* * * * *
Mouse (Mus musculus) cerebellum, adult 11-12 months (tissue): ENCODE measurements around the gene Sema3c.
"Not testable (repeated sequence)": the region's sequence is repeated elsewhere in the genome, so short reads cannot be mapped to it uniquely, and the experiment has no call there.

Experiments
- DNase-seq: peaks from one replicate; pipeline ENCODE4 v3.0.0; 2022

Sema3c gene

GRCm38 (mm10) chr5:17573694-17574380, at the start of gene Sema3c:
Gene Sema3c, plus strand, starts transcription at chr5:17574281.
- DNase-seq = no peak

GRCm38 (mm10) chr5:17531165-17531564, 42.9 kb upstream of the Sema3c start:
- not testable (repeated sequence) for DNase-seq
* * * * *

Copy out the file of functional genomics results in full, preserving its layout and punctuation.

Mouse (Mus musculus) cerebellum, adult 11-12 months (tissue): ENCODE measurements around the gene Sema3c.
"Not testable (repeated sequence)": the region's sequence is repeated elsewhere in the genome, so short reads cannot be mapped to it uniquely, and the experiment has no call there.

Experiments
- DNase-seq: peaks from one replicate; pipeline ENCODE4 v3.0.0; 2022

Sema3c gene

GRCm38 (mm10) chr5:17573694-17574380, at the start of gene Sema3c:
Gene Sema3c, plus strand, starts transcription at chr5:17574281.
- DNase-seq = no peak

GRCm38 (mm10) chr5:17531165-17531564, 42.9 kb upstream of the Sema3c start:
- not testable (repeated sequence) for DNase-seq